3. Vodafone unlimited gigabit broadband. "Vodafone operates a fair usage policy ... where your usage of the services is excessive or unreasonable. Vodafone has developed a threshold for the services and the related tariffs by reference to average customer profiles and estimated customer usage of the services. If, at the absolute discretion of Vodafone, [it] is of the opinion that your usage of the services exceeds [this], Vodafone ... reserves the right to charge you for the excessive element of your usage at your price plan's standard rate, or to suspend, modify or restrict your use of the service."

4. Three unlimited broadband. "Unlimited broadband fair usage of 750GB per billing cycle applies." And on Three's 'all-you-can-eat' mobile data: "Should your data usage exceed 60GB in a billing cycle and your usage affect other network users, we reserve the right to limit the service or to withdraw your access to the service entirely."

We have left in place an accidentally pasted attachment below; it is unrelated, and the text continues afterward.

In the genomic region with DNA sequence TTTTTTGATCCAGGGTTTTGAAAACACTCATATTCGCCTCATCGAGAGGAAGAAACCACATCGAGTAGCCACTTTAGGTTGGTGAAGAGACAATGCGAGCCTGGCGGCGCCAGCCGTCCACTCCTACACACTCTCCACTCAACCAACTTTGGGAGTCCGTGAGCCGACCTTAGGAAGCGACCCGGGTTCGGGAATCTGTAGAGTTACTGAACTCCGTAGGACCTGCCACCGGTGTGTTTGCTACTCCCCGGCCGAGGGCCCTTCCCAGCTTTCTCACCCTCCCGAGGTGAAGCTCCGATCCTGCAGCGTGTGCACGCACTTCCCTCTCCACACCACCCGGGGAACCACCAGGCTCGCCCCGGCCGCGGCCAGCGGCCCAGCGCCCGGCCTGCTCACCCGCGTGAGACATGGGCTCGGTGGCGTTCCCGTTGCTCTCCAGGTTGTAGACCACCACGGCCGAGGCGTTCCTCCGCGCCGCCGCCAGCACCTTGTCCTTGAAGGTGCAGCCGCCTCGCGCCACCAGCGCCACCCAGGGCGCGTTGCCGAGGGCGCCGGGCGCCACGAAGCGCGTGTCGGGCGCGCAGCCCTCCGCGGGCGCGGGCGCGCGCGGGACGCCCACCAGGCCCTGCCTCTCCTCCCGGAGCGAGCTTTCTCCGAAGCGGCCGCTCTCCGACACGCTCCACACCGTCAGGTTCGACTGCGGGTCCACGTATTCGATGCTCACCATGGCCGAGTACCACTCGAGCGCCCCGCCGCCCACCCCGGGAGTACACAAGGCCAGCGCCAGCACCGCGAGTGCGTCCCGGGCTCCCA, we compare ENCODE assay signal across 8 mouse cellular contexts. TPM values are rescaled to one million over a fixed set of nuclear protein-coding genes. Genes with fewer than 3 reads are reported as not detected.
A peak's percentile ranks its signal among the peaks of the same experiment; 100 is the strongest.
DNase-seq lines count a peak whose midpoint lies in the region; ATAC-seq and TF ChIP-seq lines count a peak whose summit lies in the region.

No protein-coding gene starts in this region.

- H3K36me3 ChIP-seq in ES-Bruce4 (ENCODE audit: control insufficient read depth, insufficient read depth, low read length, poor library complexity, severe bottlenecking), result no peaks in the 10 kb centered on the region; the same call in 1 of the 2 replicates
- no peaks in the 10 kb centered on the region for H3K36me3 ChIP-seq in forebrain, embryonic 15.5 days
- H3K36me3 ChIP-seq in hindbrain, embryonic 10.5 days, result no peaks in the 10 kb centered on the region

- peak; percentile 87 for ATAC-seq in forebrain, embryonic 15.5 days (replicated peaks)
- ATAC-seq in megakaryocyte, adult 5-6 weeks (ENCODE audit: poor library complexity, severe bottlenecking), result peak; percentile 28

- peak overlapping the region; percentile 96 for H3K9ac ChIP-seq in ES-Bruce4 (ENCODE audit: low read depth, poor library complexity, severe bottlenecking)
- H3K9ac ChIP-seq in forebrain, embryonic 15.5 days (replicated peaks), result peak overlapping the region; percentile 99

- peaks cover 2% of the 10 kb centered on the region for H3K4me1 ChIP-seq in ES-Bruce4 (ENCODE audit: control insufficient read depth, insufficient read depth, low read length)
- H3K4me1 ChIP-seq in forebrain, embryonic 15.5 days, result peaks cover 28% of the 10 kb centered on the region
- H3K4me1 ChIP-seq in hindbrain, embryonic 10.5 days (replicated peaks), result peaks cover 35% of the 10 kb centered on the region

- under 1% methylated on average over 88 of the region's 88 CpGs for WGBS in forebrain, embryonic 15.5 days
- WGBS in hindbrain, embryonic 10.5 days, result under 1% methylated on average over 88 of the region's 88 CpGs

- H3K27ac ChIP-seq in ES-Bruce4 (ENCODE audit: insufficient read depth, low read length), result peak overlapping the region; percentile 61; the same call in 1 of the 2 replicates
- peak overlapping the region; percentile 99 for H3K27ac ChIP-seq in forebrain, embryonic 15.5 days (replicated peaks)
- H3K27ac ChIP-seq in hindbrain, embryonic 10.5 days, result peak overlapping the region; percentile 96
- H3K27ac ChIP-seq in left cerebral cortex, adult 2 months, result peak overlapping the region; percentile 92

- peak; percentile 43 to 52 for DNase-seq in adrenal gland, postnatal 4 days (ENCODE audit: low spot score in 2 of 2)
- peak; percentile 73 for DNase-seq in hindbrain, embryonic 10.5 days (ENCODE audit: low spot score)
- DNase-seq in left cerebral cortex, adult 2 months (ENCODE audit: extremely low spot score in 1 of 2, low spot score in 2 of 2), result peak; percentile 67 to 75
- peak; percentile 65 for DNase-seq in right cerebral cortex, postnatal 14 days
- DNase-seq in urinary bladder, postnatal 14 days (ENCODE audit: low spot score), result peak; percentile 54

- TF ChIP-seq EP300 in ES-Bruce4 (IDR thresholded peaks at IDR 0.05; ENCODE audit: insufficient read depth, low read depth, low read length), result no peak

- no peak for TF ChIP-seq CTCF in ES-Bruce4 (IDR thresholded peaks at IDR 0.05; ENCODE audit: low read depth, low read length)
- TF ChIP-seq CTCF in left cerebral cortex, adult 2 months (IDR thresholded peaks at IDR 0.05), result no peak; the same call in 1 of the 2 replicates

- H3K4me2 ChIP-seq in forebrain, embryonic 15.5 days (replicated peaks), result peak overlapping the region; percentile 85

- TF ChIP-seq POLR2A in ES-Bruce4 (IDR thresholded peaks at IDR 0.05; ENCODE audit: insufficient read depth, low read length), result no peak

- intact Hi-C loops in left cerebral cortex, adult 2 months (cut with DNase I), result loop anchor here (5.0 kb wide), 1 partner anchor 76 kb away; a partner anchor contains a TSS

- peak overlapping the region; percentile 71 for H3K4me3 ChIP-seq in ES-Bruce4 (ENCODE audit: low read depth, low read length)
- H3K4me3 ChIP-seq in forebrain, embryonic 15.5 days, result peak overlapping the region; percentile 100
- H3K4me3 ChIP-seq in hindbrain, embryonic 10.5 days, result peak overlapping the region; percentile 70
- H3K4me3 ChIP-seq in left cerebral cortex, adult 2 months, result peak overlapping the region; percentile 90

Leave aside the elastic interpretation of the word unlimited for one moment. Let's look at what those actual data caps (sorry, fair usage policies) actually limit you to. Let's take the higher broadband packages, with their limited 'unlimited' data caps. Eir's is the highest one, at one terabyte (1,000 gigabytes). What does this mean in real-world usage?

Let's use Netflix as an indicator. For a household with decent broadband, Netflix is likely to be in use. And almost all new TV series that appear there are now filmed at a high 4K (or 'ultra-high definition') resolution.